Guard Against Choking
Children are very susceptible to choking on objects and food. The majority
of choking victims are less than 5 years old. Foods that children choke
on most often are hot dogs, candy, peanuts, nuts, grapes, cookies, meat,
carrots, apples, popcorn and peanut butter.
Round foods (candy and nuts) cause trouble because they fit so well
into a child's airway.
Pliable or compressible foods (hot dogs, grapes) may form a tight plug
in the throat.
Hard or tough foods that are difficult to chew (carrots, candy) may
result in large pieces being swallowed.
Peanut butter can block the airway because it is so sticky.
Here are a few extra pointers for parents of children under the age
- Don't allow your child to walk, run, or play while he has food in
- Never leave a little one alone while he/she eats.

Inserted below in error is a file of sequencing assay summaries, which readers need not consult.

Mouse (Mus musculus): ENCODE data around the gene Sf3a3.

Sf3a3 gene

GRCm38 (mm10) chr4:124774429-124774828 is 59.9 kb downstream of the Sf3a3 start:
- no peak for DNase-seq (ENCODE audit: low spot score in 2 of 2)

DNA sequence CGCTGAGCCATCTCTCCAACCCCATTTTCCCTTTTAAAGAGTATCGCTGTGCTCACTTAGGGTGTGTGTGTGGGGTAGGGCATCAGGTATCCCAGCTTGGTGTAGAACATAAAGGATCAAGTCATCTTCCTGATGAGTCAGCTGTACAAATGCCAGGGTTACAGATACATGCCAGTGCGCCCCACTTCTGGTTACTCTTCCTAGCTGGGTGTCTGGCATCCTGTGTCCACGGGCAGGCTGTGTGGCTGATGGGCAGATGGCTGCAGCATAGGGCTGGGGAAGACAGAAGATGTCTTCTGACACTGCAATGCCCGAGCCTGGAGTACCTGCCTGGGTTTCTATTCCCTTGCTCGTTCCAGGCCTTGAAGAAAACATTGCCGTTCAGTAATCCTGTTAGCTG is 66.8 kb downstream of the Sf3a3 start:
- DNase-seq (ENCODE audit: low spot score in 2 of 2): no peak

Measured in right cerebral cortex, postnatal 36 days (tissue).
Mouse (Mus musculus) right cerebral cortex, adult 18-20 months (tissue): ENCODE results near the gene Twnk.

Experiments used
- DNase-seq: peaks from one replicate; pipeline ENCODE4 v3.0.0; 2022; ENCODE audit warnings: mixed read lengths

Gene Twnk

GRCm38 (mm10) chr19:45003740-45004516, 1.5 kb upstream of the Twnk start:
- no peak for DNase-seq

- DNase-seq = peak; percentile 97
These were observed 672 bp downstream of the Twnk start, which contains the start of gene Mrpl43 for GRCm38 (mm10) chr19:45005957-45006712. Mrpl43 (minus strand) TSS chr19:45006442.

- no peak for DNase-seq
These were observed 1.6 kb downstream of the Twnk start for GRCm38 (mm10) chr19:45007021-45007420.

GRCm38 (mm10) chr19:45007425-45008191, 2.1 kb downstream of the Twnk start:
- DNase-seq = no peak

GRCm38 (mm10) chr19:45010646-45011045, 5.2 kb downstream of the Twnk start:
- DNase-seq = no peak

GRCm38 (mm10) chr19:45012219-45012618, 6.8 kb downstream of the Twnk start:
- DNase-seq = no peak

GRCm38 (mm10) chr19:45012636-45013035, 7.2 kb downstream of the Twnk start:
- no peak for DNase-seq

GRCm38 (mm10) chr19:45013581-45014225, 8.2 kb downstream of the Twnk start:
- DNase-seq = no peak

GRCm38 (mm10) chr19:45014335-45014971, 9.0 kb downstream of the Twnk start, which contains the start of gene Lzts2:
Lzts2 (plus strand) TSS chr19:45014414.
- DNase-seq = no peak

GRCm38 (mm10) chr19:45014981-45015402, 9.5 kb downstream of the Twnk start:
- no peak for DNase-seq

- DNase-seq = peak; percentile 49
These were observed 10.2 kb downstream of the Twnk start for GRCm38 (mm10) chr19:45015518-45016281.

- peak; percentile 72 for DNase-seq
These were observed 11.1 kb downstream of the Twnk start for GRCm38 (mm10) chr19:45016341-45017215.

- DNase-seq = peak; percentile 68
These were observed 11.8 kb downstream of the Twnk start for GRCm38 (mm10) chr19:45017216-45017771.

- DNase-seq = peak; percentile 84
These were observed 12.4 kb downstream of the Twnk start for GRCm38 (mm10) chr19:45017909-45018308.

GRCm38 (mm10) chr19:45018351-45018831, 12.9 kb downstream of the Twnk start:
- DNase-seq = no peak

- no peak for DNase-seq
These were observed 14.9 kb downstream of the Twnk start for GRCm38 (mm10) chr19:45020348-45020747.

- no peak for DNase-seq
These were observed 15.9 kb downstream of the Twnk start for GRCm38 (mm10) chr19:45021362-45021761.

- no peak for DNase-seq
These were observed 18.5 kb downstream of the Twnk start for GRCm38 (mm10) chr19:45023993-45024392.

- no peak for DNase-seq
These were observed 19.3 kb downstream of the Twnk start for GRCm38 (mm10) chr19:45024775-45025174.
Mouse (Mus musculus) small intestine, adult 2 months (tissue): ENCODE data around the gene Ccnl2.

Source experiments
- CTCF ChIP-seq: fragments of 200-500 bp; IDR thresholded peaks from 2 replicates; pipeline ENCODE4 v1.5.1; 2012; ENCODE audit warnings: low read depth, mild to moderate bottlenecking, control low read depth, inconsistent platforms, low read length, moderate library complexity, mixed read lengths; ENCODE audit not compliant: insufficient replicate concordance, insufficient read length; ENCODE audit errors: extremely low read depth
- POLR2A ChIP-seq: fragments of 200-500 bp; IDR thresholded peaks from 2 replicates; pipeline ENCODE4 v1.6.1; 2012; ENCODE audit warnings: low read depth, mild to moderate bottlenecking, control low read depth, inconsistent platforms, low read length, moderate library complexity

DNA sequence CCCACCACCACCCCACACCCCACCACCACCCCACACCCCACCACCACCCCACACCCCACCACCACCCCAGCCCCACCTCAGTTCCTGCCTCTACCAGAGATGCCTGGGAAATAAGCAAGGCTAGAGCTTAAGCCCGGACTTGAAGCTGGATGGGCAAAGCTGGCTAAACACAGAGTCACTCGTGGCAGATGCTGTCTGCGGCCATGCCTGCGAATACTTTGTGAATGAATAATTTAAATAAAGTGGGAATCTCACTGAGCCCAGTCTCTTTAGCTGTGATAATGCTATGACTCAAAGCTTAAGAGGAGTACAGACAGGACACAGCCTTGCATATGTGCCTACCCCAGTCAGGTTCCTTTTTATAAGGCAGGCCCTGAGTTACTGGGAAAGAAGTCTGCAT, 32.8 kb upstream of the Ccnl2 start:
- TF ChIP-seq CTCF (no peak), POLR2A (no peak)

- Make a rule against eating in the car. If your child chokes while
you are at the wheel, you may not have time to take necessary action.
- Make sure your child is always sitting upright when he/she eats or
- Don't prop baby bottles. Instead, hold them for the infant during
- Keep in mind that anesthetics applied to the child's gum to numb the
pain of teething make it difficult for him to eat foods that require
- Know the signs of choking: ineffective coughing, inability to speak
or cry, high-pitched noises, and bluish lips, nails, and skin.